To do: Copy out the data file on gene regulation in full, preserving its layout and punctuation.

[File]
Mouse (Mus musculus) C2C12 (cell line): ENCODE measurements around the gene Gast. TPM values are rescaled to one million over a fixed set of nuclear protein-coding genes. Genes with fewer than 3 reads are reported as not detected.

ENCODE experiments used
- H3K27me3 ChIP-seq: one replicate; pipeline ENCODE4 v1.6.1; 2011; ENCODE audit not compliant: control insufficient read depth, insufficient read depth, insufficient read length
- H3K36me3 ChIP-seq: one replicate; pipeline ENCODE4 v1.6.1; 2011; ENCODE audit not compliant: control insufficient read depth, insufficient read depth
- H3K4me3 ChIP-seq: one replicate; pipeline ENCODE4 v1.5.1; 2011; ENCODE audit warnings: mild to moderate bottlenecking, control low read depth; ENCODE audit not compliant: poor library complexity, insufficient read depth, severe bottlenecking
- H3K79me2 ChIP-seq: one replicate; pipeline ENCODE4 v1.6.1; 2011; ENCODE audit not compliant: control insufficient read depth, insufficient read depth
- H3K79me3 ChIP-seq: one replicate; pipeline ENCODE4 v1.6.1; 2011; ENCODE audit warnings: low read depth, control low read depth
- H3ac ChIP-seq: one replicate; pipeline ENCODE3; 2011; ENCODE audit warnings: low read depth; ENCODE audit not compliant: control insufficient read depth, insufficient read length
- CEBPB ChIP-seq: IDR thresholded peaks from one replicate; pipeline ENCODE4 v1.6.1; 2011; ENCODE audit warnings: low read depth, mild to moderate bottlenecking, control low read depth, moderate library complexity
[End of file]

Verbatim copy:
Mouse (Mus musculus) C2C12 (cell line): ENCODE measurements around the gene Gast. TPM values are rescaled to one million over a fixed set of nuclear protein-coding genes. Genes with fewer than 3 reads are reported as not detected.

ENCODE experiments used
- H3K27me3 ChIP-seq: one replicate; pipeline ENCODE4 v1.6.1; 2011; ENCODE audit not compliant: control insufficient read depth, insufficient read depth, insufficient read length
- H3K36me3 ChIP-seq: one replicate; pipeline ENCODE4 v1.6.1; 2011; ENCODE audit not compliant: control insufficient read depth, insufficient read depth
- H3K4me3 ChIP-seq: one replicate; pipeline ENCODE4 v1.5.1; 2011; ENCODE audit warnings: mild to moderate bottlenecking, control low read depth; ENCODE audit not compliant: poor library complexity, insufficient read depth, severe bottlenecking
- H3K79me2 ChIP-seq: one replicate; pipeline ENCODE4 v1.6.1; 2011; ENCODE audit not compliant: control insufficient read depth, insufficient read depth
- H3K79me3 ChIP-seq: one replicate; pipeline ENCODE4 v1.6.1; 2011; ENCODE audit warnings: low read depth, control low read depth
- H3ac ChIP-seq: one replicate; pipeline ENCODE3; 2011; ENCODE audit warnings: low read depth; ENCODE audit not compliant: control insufficient read depth, insufficient read length
- CEBPB ChIP-seq: IDR thresholded peaks from one replicate; pipeline ENCODE4 v1.6.1; 2011; ENCODE audit warnings: low read depth, mild to moderate bottlenecking, control low read depth, moderate library complexity